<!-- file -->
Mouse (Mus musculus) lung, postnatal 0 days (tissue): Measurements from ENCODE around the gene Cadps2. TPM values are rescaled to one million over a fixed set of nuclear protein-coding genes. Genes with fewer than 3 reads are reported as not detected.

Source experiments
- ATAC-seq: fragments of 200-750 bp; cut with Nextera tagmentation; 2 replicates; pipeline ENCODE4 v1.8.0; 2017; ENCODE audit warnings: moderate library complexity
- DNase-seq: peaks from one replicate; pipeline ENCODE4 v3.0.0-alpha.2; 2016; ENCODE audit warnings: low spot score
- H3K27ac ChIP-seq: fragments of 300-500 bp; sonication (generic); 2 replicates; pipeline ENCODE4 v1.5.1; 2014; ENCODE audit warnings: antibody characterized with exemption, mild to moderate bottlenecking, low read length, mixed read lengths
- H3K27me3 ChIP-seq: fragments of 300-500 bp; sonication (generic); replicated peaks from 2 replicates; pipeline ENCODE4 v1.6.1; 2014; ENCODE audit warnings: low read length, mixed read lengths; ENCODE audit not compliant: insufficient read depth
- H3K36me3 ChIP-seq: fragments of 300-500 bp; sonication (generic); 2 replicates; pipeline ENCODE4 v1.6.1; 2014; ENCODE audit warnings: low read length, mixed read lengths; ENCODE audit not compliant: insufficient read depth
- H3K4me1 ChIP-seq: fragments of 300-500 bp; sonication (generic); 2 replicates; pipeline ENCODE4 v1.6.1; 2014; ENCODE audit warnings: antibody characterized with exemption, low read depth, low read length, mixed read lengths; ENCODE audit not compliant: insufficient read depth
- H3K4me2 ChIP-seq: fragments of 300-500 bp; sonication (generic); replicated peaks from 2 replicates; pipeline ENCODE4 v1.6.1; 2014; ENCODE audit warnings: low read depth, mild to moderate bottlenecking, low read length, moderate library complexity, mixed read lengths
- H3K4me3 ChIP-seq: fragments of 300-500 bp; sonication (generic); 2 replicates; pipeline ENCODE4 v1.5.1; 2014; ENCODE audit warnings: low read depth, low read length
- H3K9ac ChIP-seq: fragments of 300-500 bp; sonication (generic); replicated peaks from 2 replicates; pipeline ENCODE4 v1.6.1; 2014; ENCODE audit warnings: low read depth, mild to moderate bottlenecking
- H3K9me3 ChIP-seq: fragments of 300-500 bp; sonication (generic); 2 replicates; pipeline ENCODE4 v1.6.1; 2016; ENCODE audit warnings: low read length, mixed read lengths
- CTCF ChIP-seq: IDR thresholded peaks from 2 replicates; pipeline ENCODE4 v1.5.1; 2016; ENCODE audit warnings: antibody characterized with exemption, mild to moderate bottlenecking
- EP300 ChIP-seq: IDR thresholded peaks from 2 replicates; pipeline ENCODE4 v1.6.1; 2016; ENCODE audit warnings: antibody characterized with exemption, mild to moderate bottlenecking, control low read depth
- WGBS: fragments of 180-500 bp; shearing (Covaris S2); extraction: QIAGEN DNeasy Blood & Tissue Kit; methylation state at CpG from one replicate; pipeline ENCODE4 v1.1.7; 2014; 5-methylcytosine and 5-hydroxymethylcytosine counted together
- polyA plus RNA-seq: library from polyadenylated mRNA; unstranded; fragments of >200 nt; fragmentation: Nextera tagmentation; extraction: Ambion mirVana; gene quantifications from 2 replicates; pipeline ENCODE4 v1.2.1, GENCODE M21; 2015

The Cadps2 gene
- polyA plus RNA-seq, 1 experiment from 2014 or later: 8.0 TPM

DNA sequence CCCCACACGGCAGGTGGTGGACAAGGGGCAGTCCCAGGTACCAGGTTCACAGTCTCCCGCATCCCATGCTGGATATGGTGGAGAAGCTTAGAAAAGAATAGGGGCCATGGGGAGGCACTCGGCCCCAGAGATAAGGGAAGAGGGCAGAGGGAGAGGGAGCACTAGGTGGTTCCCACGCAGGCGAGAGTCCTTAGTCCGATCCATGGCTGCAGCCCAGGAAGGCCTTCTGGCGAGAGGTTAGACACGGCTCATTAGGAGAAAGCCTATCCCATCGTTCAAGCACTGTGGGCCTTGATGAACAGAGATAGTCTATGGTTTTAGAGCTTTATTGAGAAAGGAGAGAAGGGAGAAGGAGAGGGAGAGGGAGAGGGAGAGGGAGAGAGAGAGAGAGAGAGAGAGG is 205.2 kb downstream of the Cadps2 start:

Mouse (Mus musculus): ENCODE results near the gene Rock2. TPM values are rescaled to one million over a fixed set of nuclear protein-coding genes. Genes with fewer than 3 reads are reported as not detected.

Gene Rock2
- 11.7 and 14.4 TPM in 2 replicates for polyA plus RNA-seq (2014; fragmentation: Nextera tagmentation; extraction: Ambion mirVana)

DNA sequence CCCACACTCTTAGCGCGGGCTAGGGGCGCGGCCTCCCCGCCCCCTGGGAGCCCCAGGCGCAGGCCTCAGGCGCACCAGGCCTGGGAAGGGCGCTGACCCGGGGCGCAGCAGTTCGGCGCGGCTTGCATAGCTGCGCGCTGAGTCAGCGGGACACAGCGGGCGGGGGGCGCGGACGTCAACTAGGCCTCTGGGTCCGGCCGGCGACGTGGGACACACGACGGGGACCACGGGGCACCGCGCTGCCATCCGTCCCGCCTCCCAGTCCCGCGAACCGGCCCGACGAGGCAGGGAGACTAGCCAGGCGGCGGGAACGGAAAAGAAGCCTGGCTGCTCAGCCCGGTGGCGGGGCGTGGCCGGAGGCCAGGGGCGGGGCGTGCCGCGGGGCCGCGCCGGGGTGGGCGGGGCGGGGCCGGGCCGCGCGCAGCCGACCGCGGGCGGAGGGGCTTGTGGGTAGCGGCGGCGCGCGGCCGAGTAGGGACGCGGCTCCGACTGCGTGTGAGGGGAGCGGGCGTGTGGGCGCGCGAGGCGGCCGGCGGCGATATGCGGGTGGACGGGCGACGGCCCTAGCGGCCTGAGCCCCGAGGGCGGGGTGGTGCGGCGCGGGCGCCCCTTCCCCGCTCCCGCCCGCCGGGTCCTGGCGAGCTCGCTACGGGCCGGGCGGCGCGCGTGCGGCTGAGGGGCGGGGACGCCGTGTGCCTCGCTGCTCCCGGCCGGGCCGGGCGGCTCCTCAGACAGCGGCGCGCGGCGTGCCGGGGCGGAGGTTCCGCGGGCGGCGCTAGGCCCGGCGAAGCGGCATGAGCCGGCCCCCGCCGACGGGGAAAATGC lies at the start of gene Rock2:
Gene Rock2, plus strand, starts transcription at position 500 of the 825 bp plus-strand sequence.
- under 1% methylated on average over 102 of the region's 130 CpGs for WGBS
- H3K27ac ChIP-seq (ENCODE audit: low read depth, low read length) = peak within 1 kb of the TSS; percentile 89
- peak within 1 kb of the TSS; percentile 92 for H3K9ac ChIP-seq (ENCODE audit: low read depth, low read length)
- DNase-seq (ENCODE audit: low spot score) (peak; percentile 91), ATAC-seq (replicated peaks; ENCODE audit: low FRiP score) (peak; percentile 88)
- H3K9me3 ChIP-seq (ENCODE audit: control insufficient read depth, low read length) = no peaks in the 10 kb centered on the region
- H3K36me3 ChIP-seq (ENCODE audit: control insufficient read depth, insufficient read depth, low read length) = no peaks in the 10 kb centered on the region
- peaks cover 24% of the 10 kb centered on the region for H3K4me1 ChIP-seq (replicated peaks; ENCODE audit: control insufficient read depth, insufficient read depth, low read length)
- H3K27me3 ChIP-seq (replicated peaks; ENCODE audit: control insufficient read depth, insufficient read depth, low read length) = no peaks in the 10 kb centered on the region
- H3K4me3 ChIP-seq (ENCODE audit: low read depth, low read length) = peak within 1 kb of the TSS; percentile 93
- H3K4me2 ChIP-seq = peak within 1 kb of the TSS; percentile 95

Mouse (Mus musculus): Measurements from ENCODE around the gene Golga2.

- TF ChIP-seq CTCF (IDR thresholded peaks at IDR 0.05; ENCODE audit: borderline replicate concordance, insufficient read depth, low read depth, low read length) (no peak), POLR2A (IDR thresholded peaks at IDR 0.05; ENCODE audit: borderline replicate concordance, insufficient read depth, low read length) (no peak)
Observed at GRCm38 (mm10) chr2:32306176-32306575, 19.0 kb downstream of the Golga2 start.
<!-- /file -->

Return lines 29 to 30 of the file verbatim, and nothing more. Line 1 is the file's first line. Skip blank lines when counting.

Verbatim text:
- H3K9me3 ChIP-seq (ENCODE audit: control insufficient read depth, low read length) = no peaks in the 10 kb centered on the region
- H3K36me3 ChIP-seq (ENCODE audit: control insufficient read depth, insufficient read depth, low read length) = no peaks in the 10 kb centered on the region